10. Button-Down Collar Shirt is one of those all-important pieces that remain a cornerstone of American style and still the backbone of any self respecting man’s wardrobe, perfect for everything from a lazy Saturday brunch to that big board meeting.
11. Camp Moc was first popularized by L.L. Bean during the days when you could still guarantee people would actually be wearing them around the campsite. It featured hand sewn upper, adjustable top laces, and a flexible rubber sole. The shoe was dubbed the “Camp Moc” and instantly became revered for it’s comfort – especially out in the wilderness.
12. Cardigan is a knitted sweater fastening down the front, typically with long sleeves. It’s staying power is remarkable in and of itself, but it becomes even more extraordinary when you consider that the design reaches back to the 1850s.
13. Corduroy is a thick cotton fabric with velvety ribs. Its roots as far back as 200 B.C. Egypt. It later became the fabric of choice for the working class, as jobs demanded a uniform that could take some abuse.
14. Cufflinks is a device for fastening together the sides of a shirt cuff. These links date back to the reign of French king Louis XIV, when they were known as “sleeve buttons.”
15. Duffle Coat is made of duffel, typically hooded and fastened with toggles. This style of coat comes from a military background, making its first appearance on the backs of British Navy officers during World War I.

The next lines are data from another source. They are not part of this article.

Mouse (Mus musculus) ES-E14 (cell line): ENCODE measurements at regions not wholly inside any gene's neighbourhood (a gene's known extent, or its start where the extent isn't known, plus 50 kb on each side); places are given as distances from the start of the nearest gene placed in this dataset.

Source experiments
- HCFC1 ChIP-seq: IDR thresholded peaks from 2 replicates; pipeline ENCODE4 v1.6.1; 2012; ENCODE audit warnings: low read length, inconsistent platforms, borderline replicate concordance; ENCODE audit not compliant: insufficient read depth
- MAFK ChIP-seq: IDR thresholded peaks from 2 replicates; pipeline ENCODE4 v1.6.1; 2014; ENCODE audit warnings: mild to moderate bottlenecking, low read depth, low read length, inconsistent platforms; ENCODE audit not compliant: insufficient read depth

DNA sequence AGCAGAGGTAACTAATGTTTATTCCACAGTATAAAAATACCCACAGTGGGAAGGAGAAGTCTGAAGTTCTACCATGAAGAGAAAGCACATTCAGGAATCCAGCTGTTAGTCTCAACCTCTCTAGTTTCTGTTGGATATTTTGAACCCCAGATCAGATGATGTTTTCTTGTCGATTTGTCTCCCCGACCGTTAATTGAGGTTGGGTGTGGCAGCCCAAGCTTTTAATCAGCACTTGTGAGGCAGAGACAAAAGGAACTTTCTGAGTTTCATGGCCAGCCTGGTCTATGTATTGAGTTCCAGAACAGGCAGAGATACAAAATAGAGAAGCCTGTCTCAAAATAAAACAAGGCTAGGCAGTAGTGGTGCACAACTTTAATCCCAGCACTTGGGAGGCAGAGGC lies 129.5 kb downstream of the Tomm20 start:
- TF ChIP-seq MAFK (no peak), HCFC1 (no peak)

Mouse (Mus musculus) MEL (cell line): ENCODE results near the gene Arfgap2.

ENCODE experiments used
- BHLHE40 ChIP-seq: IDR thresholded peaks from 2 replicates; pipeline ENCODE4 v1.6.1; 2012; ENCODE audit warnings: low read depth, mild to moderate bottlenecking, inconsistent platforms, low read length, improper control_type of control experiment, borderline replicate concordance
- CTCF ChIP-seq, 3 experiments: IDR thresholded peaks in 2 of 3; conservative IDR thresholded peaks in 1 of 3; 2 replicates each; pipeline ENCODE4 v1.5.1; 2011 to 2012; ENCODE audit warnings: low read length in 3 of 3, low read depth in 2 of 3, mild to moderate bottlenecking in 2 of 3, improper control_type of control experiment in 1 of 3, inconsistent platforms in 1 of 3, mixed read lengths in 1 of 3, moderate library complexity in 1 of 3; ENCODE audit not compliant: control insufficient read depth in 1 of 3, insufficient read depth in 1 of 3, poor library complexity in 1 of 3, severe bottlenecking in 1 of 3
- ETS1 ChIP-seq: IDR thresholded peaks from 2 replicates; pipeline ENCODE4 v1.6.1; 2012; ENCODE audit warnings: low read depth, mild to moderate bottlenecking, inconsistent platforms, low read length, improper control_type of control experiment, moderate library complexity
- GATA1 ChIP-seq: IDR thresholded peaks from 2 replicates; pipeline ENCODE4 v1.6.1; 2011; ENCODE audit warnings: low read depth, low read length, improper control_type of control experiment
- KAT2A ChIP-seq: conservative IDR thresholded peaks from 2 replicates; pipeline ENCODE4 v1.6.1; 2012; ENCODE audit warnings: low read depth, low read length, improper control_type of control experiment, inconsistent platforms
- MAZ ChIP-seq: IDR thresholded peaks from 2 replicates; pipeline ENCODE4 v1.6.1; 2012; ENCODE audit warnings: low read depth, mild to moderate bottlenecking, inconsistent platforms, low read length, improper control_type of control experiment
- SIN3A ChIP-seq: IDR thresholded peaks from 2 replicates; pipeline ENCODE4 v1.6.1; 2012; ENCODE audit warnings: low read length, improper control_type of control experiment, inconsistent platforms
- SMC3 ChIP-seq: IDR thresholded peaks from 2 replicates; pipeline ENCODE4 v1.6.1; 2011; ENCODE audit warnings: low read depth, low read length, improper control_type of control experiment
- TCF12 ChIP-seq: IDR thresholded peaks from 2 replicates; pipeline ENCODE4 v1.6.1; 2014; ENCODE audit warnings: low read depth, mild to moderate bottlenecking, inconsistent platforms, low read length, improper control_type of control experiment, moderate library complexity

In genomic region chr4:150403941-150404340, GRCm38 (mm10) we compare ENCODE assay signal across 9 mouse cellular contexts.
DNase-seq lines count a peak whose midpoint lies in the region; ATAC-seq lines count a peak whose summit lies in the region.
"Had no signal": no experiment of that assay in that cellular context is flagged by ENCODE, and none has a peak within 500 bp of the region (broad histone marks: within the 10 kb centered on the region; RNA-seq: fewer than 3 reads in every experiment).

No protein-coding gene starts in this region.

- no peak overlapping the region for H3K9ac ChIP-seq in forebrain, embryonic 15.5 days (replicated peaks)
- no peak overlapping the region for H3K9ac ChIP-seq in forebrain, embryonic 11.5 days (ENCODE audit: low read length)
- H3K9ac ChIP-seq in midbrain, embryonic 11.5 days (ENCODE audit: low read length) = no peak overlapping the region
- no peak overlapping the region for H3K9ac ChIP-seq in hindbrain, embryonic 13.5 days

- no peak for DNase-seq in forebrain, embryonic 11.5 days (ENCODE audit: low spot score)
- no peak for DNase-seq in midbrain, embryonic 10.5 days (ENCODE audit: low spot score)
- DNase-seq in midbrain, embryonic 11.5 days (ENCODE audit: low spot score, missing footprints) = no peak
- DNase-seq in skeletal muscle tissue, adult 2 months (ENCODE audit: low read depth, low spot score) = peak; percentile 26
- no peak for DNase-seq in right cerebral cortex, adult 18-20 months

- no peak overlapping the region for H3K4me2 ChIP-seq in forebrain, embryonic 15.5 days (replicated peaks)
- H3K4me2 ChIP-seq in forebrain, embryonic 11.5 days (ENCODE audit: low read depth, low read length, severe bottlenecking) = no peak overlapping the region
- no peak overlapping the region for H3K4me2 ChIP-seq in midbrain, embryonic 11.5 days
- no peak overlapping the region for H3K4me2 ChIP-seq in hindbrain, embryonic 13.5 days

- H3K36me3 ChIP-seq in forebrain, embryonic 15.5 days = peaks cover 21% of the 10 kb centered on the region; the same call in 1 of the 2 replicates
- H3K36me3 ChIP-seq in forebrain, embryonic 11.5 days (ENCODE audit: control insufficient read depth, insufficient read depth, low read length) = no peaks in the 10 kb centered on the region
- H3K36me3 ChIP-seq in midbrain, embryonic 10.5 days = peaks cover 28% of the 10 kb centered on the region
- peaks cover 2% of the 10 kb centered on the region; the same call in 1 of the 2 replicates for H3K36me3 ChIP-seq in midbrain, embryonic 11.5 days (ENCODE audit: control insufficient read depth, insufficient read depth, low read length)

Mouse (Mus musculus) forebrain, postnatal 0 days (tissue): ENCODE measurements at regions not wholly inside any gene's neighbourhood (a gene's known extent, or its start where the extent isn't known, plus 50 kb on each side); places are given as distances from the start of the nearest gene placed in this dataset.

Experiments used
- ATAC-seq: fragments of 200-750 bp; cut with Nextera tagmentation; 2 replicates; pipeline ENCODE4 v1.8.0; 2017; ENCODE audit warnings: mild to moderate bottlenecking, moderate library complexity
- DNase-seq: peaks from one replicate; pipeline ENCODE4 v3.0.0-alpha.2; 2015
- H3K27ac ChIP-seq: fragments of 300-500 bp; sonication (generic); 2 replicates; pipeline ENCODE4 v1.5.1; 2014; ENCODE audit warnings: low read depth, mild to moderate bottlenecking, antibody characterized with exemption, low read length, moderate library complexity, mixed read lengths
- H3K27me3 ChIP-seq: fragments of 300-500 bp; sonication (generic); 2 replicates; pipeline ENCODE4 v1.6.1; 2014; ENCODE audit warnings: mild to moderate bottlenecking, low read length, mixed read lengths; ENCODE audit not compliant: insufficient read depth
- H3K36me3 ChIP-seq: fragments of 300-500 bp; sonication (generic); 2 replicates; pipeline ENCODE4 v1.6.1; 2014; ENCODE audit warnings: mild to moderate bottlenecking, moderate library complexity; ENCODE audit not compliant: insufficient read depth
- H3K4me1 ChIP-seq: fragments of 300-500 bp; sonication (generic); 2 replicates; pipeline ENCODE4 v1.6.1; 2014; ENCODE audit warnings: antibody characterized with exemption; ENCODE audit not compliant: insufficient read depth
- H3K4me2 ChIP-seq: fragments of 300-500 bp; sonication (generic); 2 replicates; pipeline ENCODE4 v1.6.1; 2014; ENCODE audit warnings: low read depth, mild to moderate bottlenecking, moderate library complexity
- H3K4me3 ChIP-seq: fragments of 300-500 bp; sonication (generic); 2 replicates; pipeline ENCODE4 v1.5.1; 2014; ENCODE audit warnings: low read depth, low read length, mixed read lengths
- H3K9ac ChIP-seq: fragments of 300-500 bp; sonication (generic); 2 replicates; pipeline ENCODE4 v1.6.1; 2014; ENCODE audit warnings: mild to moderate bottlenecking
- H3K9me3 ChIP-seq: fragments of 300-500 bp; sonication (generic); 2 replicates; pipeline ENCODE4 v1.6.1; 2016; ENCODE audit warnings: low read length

16. Hiking Boot are footwear specifically designed for protecting the feet and ankles during outdoor walking activities such as hiking. Think about what Sir Edmund Hillary wore as he conquered Everest, tone that down a touch, and you’ve got the makings of the hiking boot.
17. Hawaiian Shirts are a mix of Japanese, Filipino, American, and native Hawaiian influences in a sartorial brew, creating the quintessential Aloha shirt. Also referred to as a Aloha shirt, is a style of dress shirt originating in Hawaii — printed, mostly short-sleeved, and collared.
18. Schott Perfecto Motorcycle Jacket is the leather jacket famously worn by Marlon Brando in the 1953 biker flick The Wild One. When it comes to pure tough mother American style, no one ever did it better than Brando. With those beat-up blue jeans, perfect crew neck tee, captain’s cap, blood red motorcycle, and signature sneer.
19. Oxford Shirt is a style of shirt defined strictly by the Oxford weave; a basket-weave pattern that combines two yarns woven lengthwise against a heavier yarn crosswise. This shirt can be paired with either business or sporty dress codes.
20. Selvedge Denim was first created in America during the late nineteenth century on “old-style” shuttle looms that use one long continuous thread. The edges on these strips of fabric come finished with tightly woven bands running down each side that prevent fraying, raveling, or curling. Because the edges come out of the loom finished, denim produced on shuttle looms are referred to as having a “self-edge,” hence the name “selvedge” denim.